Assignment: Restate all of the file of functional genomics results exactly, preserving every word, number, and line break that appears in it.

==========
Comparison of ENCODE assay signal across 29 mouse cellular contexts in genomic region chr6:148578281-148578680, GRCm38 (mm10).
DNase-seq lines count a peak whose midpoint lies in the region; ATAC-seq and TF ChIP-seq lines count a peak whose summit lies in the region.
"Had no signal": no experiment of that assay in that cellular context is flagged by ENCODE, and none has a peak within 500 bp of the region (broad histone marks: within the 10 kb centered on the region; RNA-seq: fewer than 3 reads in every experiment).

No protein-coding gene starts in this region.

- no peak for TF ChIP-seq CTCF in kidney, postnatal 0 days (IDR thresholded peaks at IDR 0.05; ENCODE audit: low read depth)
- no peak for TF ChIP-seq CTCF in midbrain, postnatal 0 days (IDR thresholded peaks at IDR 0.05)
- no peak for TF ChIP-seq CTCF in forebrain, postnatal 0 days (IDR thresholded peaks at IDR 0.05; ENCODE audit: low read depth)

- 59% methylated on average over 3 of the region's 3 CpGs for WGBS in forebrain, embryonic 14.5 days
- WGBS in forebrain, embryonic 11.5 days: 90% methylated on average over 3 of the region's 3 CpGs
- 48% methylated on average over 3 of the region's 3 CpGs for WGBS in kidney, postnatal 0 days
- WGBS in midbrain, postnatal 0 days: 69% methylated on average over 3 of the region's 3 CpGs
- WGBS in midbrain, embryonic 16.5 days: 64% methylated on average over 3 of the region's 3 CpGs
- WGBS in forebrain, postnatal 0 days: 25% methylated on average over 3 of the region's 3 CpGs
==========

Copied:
Comparison of ENCODE assay signal across 29 mouse cellular contexts in genomic region chr6:148578281-148578680, GRCm38 (mm10).
DNase-seq lines count a peak whose midpoint lies in the region; ATAC-seq and TF ChIP-seq lines count a peak whose summit lies in the region.
"Had no signal": no experiment of that assay in that cellular context is flagged by ENCODE, and none has a peak within 500 bp of the region (broad histone marks: within the 10 kb centered on the region; RNA-seq: fewer than 3 reads in every experiment).

No protein-coding gene starts in this region.

- no peak for TF ChIP-seq CTCF in kidney, postnatal 0 days (IDR thresholded peaks at IDR 0.05; ENCODE audit: low read depth)
- no peak for TF ChIP-seq CTCF in midbrain, postnatal 0 days (IDR thresholded peaks at IDR 0.05)
- no peak for TF ChIP-seq CTCF in forebrain, postnatal 0 days (IDR thresholded peaks at IDR 0.05; ENCODE audit: low read depth)

- 59% methylated on average over 3 of the region's 3 CpGs for WGBS in forebrain, embryonic 14.5 days
- WGBS in forebrain, embryonic 11.5 days: 90% methylated on average over 3 of the region's 3 CpGs
- 48% methylated on average over 3 of the region's 3 CpGs for WGBS in kidney, postnatal 0 days
- WGBS in midbrain, postnatal 0 days: 69% methylated on average over 3 of the region's 3 CpGs
- WGBS in midbrain, embryonic 16.5 days: 64% methylated on average over 3 of the region's 3 CpGs
- WGBS in forebrain, postnatal 0 days: 25% methylated on average over 3 of the region's 3 CpGs